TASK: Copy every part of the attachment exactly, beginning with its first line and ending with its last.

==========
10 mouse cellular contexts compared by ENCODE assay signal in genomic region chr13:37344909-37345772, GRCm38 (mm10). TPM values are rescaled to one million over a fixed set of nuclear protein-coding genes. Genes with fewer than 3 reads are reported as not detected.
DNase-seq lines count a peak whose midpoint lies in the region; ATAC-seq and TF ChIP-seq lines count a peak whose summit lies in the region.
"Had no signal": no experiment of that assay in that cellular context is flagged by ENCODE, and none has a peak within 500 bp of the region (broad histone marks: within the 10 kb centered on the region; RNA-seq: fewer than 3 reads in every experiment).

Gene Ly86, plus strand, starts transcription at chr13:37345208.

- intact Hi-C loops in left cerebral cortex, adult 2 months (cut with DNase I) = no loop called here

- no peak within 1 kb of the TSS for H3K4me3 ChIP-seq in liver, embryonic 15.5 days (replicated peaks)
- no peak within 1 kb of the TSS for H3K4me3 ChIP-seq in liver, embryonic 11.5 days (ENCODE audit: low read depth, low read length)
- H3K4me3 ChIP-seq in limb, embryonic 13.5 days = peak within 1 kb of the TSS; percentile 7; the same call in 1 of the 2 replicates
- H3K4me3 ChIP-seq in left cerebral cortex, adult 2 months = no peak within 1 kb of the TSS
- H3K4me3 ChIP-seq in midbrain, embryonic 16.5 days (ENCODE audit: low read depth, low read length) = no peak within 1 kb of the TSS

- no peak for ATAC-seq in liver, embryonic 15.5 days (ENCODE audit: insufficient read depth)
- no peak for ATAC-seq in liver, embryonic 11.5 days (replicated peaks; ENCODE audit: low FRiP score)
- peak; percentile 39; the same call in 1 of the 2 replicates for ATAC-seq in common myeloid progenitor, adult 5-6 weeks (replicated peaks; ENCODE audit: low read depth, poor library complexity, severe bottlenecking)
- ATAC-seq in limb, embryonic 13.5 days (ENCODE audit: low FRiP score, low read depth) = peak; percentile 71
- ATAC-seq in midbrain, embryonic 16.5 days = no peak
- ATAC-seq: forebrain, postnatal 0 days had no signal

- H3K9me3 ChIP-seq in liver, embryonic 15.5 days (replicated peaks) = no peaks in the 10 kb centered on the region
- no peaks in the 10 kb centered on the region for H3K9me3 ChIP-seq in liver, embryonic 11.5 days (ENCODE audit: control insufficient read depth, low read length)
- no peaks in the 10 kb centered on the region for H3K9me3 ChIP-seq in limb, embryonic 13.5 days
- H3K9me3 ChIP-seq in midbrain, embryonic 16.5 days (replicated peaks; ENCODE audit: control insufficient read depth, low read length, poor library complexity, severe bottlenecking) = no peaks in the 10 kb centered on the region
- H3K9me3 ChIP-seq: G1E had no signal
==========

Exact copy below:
10 mouse cellular contexts compared by ENCODE assay signal in genomic region chr13:37344909-37345772, GRCm38 (mm10). TPM values are rescaled to one million over a fixed set of nuclear protein-coding genes. Genes with fewer than 3 reads are reported as not detected.
DNase-seq lines count a peak whose midpoint lies in the region; ATAC-seq and TF ChIP-seq lines count a peak whose summit lies in the region.
"Had no signal": no experiment of that assay in that cellular context is flagged by ENCODE, and none has a peak within 500 bp of the region (broad histone marks: within the 10 kb centered on the region; RNA-seq: fewer than 3 reads in every experiment).

Gene Ly86, plus strand, starts transcription at chr13:37345208.

- intact Hi-C loops in left cerebral cortex, adult 2 months (cut with DNase I) = no loop called here

- no peak within 1 kb of the TSS for H3K4me3 ChIP-seq in liver, embryonic 15.5 days (replicated peaks)
- no peak within 1 kb of the TSS for H3K4me3 ChIP-seq in liver, embryonic 11.5 days (ENCODE audit: low read depth, low read length)
- H3K4me3 ChIP-seq in limb, embryonic 13.5 days = peak within 1 kb of the TSS; percentile 7; the same call in 1 of the 2 replicates
- H3K4me3 ChIP-seq in left cerebral cortex, adult 2 months = no peak within 1 kb of the TSS
- H3K4me3 ChIP-seq in midbrain, embryonic 16.5 days (ENCODE audit: low read depth, low read length) = no peak within 1 kb of the TSS

- no peak for ATAC-seq in liver, embryonic 15.5 days (ENCODE audit: insufficient read depth)
- no peak for ATAC-seq in liver, embryonic 11.5 days (replicated peaks; ENCODE audit: low FRiP score)
- peak; percentile 39; the same call in 1 of the 2 replicates for ATAC-seq in common myeloid progenitor, adult 5-6 weeks (replicated peaks; ENCODE audit: low read depth, poor library complexity, severe bottlenecking)
- ATAC-seq in limb, embryonic 13.5 days (ENCODE audit: low FRiP score, low read depth) = peak; percentile 71
- ATAC-seq in midbrain, embryonic 16.5 days = no peak
- ATAC-seq: forebrain, postnatal 0 days had no signal

- H3K9me3 ChIP-seq in liver, embryonic 15.5 days (replicated peaks) = no peaks in the 10 kb centered on the region
- no peaks in the 10 kb centered on the region for H3K9me3 ChIP-seq in liver, embryonic 11.5 days (ENCODE audit: control insufficient read depth, low read length)
- no peaks in the 10 kb centered on the region for H3K9me3 ChIP-seq in limb, embryonic 13.5 days
- H3K9me3 ChIP-seq in midbrain, embryonic 16.5 days (replicated peaks; ENCODE audit: control insufficient read depth, low read length, poor library complexity, severe bottlenecking) = no peaks in the 10 kb centered on the region
- H3K9me3 ChIP-seq: G1E had no signal